In Switzerland a majority of those over 65 years old do not use the internet, with many citing fears over technology use and the effort needed to learn about the web.This content was published on March 9, 2010 - 21:30
But, as a study shows, one third of these “offliners” might be encouraged to use the net if they had a bit of help. Experts say family support and more training are needed.
The research, which was presented in Zurich on Tuesday, was carried out by Zurich University’s Centre for Gerontology on behalf of the old people’s organisation Pro Senectute.
It concluded that only 38 per cent of people aged over 65 were online. This compares to more than 90 per cent of 14-19 years olds and almost 80 per cent of the 40-49 age group.
As people aged, they were less likely to use the web: 58 per cent of 65-69 year olds did so, but by 70-74 this figure had halved. Among the over 85s, only eight per cent were regularly online.
Silver surfers have particular needs. “Especially of interest to older users are email contacts, health, administration and travel information,” Hans Rudolf Schelling, the head of Centre for Gerontology, told swissinfo.ch.
Downloading music and playing games online, as beloved by the younger generation, was not so popular.
Reluctance to surf
But, asked the study, why in this day and age of increasing internet use are there still 62 per cent of over 65s who are not online?
The researchers, who polled 1,105 people across the country on their internet use, noted some differences between on- and offliners – onliners tended to have a higher educational background for example, said Schelling.
But there were also other reasons.“There is a fear of technical issues and people say that the time needed to learn about the internet is too much,” Schelling said.
Web security was cited as a fear by both on-and offliners, although Schelling pointed out that the onliners had not let this discourage them from using the web.
Encouraging more users
A third of non-users nevertheless said they would be interested in using the web, but had been put off or did not have the knowledge. This is a situation that Pro Senectute is keen to change.
“We think it’s very important to help those who have until now not had the chance to access the web,” said Martin Odermatt, the organisation’s head of finance and logistics.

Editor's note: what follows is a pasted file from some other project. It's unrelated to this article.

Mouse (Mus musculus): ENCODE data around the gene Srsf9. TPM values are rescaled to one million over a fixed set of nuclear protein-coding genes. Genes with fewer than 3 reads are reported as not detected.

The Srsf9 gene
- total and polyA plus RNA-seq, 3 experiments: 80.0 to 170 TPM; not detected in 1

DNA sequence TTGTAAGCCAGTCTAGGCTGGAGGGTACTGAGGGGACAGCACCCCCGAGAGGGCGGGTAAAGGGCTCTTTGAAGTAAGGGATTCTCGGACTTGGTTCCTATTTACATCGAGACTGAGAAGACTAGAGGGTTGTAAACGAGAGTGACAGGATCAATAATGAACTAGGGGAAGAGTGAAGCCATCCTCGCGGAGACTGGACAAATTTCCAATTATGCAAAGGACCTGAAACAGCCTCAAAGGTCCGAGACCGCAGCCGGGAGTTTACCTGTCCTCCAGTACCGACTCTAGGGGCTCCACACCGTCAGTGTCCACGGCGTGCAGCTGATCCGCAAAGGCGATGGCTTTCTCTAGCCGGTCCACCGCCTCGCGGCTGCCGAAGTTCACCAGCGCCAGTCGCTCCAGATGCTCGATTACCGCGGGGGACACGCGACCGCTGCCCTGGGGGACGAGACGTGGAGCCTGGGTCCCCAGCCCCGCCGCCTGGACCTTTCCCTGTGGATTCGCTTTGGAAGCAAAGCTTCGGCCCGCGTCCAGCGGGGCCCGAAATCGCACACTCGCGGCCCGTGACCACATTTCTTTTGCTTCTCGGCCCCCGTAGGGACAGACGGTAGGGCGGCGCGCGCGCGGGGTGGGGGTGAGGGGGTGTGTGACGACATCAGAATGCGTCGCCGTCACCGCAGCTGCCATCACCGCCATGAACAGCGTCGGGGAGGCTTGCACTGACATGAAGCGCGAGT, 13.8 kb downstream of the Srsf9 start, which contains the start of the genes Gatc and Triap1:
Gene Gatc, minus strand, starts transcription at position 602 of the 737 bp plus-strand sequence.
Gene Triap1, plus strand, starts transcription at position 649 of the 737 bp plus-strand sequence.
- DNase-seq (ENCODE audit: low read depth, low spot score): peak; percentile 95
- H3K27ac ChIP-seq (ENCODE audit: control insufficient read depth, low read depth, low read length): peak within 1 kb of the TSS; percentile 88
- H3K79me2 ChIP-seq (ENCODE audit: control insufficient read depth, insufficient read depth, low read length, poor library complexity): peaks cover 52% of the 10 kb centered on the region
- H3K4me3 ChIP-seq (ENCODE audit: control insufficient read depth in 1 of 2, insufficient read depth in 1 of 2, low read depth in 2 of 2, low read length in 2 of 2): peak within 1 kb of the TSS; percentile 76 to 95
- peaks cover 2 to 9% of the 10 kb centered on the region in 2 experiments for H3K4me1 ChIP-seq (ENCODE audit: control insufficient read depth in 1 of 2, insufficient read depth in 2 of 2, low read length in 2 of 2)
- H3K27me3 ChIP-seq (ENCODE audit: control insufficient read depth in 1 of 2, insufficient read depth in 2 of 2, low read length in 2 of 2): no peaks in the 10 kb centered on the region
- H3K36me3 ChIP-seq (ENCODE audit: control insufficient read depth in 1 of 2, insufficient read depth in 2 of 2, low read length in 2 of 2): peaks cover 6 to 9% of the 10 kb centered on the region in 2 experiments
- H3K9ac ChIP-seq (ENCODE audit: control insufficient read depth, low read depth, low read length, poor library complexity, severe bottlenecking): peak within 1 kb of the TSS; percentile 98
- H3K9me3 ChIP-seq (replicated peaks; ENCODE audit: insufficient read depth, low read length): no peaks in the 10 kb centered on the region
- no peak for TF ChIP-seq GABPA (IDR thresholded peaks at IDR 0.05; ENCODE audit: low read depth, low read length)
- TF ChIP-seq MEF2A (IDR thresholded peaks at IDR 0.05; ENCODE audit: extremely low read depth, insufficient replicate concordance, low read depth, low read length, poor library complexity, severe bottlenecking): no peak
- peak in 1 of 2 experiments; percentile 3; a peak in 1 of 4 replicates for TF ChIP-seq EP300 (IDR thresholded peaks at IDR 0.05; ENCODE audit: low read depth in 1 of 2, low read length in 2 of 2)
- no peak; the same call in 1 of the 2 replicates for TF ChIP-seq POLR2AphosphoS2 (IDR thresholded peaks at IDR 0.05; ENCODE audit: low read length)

Inter-generational communication is just one potential benefit.
“These days people travel around and if we manage to keep old people online then we can encourage communication within the family,” Odermatt told swissinfo.ch.
This is already appreciated by 85-year-old Lotti Reist, a retired teacher form Bern, who uses Skype on her computer to talk to her son who lives in Africa. She doesn’t use email because of her bad eyesight.
"I use Skype every day to stay connected with my son in Africa, my family in Switzerland and friends in Australia. It's opened up the world and brought it nearer,” she explained.
“It's such an exciting moment when I hear the Skype bell ringing. To see and hear people speaking from a different country with a different climate and time. Amazing!"
Reist’s son made the screen more user friendly so she could see it better.
Family support, says Odermatt, is very important, especially as the study revealed that older people preferred to learn about the web from family and friends and that they were more likely to use the internet if someone in their close social circle did so.
Pro Senectute – which already has an IT for seniors programme - wants to emphasise the benefits of the web. Here, special introduction courses at old people’s clubs or in nursing homes could be useful.
“We have 250,000 older people in Switzerland who would like to surf on the internet and it’s all about helping these people do that,” Odermatt said.
Isobel Leybold-Johnson in Zurich, swissinfo.ch
“Switzerland compares fairly well with other European countries,” Schelling said.
It has one of the highest numbers of older surfers online, at a percentage approaching that of the world leaders in Scandinavia. The numbers are lower in southern Europe.
He speculates that this could be explained by culture and by economic resources.
Nevertheless the number of over 65s on the internet is still low, especially among the older age groups, he said.
Research published by the Federal Statistics Office last year showed that people aged at least 64 made up 5.8% of the Swiss population in 1900 and 16.4% in 2007.
The proportion of people aged 80 or older climbed from 0.5% in 1900 to 4.7% in 2007.
In contrast, the proportion of under-20s fell from 40.7% to 21.5% in the corresponding time frame.
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